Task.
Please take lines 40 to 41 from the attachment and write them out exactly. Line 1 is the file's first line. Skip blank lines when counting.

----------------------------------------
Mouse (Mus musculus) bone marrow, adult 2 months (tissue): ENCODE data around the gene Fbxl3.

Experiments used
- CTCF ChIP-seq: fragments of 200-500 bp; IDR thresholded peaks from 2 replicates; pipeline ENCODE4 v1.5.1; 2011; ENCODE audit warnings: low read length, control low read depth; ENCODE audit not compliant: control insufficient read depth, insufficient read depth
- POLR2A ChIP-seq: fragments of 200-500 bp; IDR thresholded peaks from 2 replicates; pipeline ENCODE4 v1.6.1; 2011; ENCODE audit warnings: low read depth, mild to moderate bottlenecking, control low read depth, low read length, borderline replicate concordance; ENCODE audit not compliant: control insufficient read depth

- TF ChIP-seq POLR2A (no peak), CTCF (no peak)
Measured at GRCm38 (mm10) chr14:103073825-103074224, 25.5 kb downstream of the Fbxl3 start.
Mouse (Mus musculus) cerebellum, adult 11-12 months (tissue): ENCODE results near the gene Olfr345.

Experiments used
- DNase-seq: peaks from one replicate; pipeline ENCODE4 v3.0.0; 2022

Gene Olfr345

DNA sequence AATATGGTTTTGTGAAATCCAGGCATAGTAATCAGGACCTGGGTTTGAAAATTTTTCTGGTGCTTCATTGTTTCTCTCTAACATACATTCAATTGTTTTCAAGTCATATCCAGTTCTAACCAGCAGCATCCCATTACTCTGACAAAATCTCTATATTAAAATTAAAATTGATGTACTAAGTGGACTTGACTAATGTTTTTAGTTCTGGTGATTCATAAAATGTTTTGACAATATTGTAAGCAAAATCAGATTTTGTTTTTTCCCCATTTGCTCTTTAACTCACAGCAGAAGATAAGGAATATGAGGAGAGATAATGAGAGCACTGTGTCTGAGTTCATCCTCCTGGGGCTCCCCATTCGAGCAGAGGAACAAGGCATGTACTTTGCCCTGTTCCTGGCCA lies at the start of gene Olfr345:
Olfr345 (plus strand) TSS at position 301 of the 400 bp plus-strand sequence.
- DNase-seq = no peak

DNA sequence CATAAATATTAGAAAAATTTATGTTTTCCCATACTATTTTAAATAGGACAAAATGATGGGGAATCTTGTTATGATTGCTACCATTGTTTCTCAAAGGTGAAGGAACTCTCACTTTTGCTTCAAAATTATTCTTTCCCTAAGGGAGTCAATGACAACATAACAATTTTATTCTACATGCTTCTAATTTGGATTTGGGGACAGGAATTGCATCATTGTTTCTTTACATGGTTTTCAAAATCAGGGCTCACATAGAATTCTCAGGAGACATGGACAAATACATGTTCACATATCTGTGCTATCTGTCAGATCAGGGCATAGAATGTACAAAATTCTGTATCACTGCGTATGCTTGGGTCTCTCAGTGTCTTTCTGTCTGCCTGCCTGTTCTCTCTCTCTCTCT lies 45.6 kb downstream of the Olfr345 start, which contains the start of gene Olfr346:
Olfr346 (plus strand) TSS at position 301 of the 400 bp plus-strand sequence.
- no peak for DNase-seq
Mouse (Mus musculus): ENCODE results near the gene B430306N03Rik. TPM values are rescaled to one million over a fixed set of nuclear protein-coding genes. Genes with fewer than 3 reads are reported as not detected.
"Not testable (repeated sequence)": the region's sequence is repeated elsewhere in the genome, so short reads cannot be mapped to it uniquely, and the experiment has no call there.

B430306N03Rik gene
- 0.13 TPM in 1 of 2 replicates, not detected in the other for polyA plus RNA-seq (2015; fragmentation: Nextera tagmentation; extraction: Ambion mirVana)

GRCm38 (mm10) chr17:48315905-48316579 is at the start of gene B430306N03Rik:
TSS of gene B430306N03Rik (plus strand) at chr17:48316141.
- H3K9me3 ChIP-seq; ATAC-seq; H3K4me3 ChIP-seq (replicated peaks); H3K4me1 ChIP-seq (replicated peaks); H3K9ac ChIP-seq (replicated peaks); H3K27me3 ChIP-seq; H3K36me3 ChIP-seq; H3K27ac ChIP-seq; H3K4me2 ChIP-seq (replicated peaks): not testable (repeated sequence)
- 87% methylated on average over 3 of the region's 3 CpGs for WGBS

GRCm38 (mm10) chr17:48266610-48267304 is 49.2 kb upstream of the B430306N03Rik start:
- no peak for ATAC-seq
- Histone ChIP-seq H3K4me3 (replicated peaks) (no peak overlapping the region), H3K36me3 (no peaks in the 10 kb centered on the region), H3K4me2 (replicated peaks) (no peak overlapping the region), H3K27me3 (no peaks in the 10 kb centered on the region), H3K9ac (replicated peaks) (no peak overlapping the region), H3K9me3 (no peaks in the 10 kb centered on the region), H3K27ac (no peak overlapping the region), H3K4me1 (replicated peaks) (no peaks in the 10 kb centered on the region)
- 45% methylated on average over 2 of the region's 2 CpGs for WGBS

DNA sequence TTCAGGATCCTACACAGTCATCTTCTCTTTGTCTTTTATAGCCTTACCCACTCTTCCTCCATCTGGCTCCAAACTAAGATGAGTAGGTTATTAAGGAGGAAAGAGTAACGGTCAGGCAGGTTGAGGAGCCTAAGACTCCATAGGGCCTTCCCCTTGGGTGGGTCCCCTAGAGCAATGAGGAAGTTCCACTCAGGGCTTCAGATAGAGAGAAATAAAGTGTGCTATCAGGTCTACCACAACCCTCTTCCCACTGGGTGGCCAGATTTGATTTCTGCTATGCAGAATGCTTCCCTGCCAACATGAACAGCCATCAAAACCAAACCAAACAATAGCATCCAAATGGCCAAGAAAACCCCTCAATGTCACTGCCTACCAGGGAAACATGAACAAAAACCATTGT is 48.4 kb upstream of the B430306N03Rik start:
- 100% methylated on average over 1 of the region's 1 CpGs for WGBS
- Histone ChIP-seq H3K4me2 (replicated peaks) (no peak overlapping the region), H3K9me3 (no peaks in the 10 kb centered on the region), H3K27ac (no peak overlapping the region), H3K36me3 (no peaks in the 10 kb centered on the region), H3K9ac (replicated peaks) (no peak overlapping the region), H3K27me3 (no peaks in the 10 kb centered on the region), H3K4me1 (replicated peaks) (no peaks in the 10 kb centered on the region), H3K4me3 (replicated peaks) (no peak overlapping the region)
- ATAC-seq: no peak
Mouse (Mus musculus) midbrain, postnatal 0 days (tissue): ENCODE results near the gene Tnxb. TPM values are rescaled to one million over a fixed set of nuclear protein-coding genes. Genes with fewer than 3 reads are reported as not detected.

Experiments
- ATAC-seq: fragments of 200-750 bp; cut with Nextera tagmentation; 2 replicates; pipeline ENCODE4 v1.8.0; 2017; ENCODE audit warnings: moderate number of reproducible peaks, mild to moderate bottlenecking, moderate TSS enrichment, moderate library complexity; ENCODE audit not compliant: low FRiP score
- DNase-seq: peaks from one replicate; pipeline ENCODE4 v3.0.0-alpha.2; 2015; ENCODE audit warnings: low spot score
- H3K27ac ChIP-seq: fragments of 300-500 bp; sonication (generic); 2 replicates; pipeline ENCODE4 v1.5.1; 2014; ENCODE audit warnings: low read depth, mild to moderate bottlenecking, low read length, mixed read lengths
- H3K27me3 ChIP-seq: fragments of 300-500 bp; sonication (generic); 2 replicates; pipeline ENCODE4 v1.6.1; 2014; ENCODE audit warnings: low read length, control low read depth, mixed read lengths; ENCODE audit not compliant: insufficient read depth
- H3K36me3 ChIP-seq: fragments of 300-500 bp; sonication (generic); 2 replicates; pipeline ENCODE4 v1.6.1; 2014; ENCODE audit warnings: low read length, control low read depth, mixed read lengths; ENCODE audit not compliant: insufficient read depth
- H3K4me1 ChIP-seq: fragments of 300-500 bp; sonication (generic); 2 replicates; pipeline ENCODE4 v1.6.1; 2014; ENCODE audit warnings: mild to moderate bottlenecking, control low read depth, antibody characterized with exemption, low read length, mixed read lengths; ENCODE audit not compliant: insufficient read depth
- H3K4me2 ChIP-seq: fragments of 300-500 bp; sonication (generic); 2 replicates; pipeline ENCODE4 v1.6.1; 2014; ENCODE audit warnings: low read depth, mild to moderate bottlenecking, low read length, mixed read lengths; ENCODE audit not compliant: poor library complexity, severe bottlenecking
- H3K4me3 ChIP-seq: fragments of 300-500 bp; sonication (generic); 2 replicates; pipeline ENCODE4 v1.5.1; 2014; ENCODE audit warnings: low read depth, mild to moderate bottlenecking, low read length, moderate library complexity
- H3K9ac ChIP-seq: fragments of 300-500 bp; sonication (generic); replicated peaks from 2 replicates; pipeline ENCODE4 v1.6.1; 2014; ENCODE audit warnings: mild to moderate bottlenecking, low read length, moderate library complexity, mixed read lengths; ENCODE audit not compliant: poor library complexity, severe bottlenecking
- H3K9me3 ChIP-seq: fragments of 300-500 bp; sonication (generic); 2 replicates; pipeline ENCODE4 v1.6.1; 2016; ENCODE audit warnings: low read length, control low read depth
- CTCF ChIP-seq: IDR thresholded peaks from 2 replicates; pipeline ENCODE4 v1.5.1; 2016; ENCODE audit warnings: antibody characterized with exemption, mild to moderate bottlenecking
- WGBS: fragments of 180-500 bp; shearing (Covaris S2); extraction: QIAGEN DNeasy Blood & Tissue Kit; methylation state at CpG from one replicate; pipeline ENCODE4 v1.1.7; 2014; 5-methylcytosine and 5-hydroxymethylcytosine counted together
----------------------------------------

- H3K4me1 ChIP-seq: fragments of 300-500 bp; sonication (generic); 2 replicates; pipeline ENCODE4 v1.6.1; 2014; ENCODE audit warnings: mild to moderate bottlenecking, control low read depth, antibody characterized with exemption, low read length, mixed read lengths; ENCODE audit not compliant: insufficient read depth
- H3K4me2 ChIP-seq: fragments of 300-500 bp; sonication (generic); 2 replicates; pipeline ENCODE4 v1.6.1; 2014; ENCODE audit warnings: low read depth, mild to moderate bottlenecking, low read length, mixed read lengths; ENCODE audit not compliant: poor library complexity, severe bottlenecking